“I have an ice cream and you can’t have one”

ice cream print

Click this image to see more fine art from Laura Row Studio.

“I have an ice cream and you can’t have one” Eddie Murphy chanted in a singsong voice. Decked out in a red leather suit in 1987.

Oh, we laughed at the ice cream skit, how manic the kids get when they hear the ice cream truck coming, telling everyone on the block “ice cream man is coming, ice cream man is coming!” — and how they lorded it over the other kids when they got their ice cream.

blue milk poster

Click this image to shop for lots of amazing prints from Poster Fresh.

Do you remember the next line in Eddie’s song? “I have an ice cream, and you can’t have one, coz you’re on welfare.”  Yes.

And we laughed — little kids marching out someone else’s parents’ distress and gloating over junk food.  Would we laugh now?  Probably not.

Because it seems like now, the adults are saying it, and it’s serious. “Is junk food child abuse?”

Google called up over a million articles when I asked, and lots of people are saying yes. And they’re not on crazy hippie web sites; they’re in the UK’s Daily Mail, Huffington Post, TED talks….

I have scowled to myself at the playground, haven’t you?  But, our judgement gets in the way of solutions.


Click this image to see more inspirational ceramic art from Acme Humane.

Poor folks need knowledge, in their language, to help them make good choices. They need access, in urban centers AND in sad rural wandering roads, to grocery stores. Here in Pittsburgh, folks take several buses to get to an affordable grocery store. Growing up in rural Maine, it was a long haul to one. Folks need the means by which to purchase foods, or foods need to be affordably priced or grown at home — or all three.  I’ve written before on how folks also need time to cook at home.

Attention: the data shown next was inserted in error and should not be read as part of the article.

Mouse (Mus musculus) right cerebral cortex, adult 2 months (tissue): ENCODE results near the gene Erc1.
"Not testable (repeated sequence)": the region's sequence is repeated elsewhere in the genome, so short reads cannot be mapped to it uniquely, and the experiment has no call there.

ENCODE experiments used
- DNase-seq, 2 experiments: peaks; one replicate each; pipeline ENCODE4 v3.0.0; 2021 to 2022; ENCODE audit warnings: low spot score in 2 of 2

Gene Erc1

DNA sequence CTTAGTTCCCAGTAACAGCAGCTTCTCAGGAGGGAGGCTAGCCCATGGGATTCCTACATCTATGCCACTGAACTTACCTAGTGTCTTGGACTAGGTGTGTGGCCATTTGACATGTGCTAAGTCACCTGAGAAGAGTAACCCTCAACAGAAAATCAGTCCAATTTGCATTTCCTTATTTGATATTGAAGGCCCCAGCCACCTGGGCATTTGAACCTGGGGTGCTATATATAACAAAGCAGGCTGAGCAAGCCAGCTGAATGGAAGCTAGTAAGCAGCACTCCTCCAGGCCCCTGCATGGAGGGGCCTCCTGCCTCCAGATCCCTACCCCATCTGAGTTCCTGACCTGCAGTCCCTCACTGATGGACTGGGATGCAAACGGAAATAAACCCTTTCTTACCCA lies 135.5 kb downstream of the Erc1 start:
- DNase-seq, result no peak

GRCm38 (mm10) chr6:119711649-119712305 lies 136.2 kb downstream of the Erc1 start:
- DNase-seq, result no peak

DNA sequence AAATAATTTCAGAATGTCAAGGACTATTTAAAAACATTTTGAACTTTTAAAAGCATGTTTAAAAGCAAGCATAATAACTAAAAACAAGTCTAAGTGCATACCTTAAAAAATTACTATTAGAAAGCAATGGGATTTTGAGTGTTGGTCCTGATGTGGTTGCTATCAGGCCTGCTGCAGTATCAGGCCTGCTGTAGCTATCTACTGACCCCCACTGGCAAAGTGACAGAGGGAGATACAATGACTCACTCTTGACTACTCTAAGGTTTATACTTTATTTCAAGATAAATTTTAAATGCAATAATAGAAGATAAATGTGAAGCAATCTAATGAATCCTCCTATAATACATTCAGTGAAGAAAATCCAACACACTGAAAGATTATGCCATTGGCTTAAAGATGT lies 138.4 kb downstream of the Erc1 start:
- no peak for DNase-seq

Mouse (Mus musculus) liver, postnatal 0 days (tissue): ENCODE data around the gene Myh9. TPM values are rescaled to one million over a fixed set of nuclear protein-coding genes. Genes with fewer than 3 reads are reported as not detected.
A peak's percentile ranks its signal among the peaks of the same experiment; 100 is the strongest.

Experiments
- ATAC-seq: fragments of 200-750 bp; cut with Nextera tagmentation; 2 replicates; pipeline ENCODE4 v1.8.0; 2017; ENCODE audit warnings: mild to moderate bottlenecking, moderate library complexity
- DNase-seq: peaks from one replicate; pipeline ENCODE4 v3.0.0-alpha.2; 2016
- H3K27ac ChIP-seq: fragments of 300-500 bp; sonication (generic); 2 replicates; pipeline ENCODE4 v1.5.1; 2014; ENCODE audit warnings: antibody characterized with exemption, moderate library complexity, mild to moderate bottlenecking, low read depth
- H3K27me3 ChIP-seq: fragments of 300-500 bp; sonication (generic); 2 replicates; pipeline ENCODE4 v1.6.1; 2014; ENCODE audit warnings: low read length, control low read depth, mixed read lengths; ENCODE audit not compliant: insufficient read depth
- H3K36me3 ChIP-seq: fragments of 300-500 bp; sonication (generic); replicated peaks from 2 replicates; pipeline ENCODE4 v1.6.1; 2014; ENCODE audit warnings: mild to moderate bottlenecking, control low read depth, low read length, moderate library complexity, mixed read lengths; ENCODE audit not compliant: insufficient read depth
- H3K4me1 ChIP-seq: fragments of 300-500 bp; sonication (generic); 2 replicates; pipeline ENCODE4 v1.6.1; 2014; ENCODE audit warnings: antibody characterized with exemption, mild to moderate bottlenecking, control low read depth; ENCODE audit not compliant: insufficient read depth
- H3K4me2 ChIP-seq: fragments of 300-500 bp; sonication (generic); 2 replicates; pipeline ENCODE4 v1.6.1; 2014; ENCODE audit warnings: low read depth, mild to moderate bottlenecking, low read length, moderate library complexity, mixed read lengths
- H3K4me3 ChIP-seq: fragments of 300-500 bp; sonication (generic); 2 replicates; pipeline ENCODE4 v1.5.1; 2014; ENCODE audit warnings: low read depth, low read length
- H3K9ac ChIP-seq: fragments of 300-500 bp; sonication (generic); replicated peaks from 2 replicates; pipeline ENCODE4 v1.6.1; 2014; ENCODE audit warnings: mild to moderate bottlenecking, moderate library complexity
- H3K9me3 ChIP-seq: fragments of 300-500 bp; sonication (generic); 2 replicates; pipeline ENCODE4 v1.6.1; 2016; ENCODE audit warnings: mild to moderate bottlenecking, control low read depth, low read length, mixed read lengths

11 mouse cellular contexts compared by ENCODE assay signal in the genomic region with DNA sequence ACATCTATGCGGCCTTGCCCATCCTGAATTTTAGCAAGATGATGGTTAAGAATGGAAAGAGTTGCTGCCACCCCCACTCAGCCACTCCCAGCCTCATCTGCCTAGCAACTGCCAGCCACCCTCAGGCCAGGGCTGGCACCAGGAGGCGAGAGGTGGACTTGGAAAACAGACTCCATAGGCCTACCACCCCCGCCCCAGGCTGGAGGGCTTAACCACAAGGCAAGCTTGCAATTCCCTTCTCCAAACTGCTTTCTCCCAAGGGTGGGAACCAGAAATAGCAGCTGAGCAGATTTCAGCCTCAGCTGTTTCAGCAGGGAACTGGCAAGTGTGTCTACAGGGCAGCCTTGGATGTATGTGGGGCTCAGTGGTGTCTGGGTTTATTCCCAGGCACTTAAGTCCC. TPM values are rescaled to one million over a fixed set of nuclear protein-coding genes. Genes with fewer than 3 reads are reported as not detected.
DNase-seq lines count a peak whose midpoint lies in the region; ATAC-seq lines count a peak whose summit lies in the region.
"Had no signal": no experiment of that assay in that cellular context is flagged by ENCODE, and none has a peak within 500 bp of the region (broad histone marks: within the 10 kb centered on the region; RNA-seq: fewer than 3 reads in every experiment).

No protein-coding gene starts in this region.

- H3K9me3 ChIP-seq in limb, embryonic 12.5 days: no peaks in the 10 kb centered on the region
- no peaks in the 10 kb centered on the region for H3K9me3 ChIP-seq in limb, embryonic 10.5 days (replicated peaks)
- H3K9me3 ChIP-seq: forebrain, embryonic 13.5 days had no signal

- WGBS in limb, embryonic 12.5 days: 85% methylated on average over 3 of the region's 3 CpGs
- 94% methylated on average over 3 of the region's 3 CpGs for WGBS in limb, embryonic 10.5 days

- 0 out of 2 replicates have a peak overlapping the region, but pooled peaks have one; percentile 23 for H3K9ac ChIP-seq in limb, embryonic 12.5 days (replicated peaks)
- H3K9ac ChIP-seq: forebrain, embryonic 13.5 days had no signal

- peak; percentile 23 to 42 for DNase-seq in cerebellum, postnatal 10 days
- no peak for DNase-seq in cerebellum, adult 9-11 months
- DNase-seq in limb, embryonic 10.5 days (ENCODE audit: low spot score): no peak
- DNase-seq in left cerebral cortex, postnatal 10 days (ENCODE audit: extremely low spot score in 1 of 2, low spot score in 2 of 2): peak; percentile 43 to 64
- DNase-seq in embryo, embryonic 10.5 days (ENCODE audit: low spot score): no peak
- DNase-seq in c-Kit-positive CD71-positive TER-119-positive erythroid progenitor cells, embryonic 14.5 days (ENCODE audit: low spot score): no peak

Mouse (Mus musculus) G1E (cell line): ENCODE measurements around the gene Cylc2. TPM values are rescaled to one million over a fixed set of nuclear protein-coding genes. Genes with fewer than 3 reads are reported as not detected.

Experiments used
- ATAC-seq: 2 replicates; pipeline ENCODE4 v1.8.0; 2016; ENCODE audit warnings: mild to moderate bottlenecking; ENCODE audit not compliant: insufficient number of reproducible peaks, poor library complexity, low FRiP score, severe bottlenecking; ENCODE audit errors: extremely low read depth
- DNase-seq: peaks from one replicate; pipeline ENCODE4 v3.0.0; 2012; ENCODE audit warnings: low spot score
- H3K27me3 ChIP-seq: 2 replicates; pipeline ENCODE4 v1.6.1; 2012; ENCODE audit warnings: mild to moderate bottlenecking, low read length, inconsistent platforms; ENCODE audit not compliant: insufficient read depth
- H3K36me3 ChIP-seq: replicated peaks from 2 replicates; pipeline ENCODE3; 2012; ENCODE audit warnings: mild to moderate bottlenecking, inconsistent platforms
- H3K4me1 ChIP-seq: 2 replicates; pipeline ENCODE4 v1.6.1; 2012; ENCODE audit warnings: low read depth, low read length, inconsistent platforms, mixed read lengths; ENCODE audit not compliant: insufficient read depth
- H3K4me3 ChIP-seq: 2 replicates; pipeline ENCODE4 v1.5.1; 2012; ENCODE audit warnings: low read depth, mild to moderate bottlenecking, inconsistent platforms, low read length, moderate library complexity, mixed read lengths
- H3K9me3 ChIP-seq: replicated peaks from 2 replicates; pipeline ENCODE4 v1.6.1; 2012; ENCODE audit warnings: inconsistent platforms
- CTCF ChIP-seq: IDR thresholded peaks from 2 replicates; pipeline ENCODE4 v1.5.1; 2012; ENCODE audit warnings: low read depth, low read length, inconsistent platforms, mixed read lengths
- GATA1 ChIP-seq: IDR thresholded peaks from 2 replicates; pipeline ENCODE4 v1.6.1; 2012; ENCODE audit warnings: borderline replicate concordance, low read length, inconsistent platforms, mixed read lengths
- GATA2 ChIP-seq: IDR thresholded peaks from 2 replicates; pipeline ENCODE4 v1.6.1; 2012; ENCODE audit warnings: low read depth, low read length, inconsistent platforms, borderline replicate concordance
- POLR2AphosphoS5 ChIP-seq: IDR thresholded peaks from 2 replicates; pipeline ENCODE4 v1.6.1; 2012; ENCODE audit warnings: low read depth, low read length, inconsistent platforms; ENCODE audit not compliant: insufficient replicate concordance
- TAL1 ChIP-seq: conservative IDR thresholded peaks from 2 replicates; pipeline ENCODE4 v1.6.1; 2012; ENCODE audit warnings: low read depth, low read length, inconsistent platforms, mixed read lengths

So that trigger response of “what are they feeding these/those kids?” is a sign.  A sign that compassion and social action are called for. What to do? Go to a town meeting about public transit and make sure poor neighborhoods have access to grocery stores, vote in local elections about zoning laws, support your local WIC program (Women, Infants, Children – a nutrition program started by president Carter targeting at-risk kids), donate to a food bank.  Or start by exercising your compassion — on the playground. In the grocery checkout behind someone with food stamps. Or when you see kids of different sizes.

For more talk on food and kids, join in on Funnermother on Facebook.  We can make a change.


6 thoughts on ““I have an ice cream and you can’t have one”

  1. I loved Eddie Murphy on SNL. This topic weighs on my heart. We cook at home yet my son, 6, still eats the junk whenever he goes somewhere, etc. It’s much harder now that he is older. There is a fine line between taking away their chocolate bunny and BAGS of candy for one day of holiday and allowing/teaching them to eat it in a way the respects their bodies.


    • Right! Even when we have knowledge, means, and access…. my kids have gone from private to public school this year, and school lunches, with their upgrades, are a great bargain to us. BUT…. my son, 12, is free to pick whatever he wants. Which is usually starch. And he’s getting a little belly. Imagine if we didn’t have the knowledge, means, and access…I shudder to think! Haha. Thanks for reading and taking the time to comment. xx a


  2. I feel ya, sister! In my small, rural town there is ONE grocery store. Granted, it’s a Safeway so it’s not like just a Circle K but choices are limited. And because it’s the only game in town, they price gouge. Badly.

    So many of us drive 35 minutes (1 way) to the Walmart for the same items for far less. I typically do one big shopping trip per month and fill my freezer. Then just hit the local grocery for eggs and produce. (I don’t eat bread; meat is in the freezer.)

    It can be a HUGE challenge.


    • Ah, yeah, when I moved to Pittsburgh 20 years ago, there really was only ONE chain in the area. They’ve got a lot of competition now — high end and discount, and I’m so glad. 🙂 I’m keeping my eye on Amazon — pretty interesting concept, if they deliver to rural folks too. Thanks for chiming in! xx a


Leave a Reply

Fill in your details below or click an icon to log in:

WordPress.com Logo

You are commenting using your WordPress.com account. Log Out /  Change )

Google+ photo

You are commenting using your Google+ account. Log Out /  Change )

Twitter picture

You are commenting using your Twitter account. Log Out /  Change )

Facebook photo

You are commenting using your Facebook account. Log Out /  Change )

Connecting to %s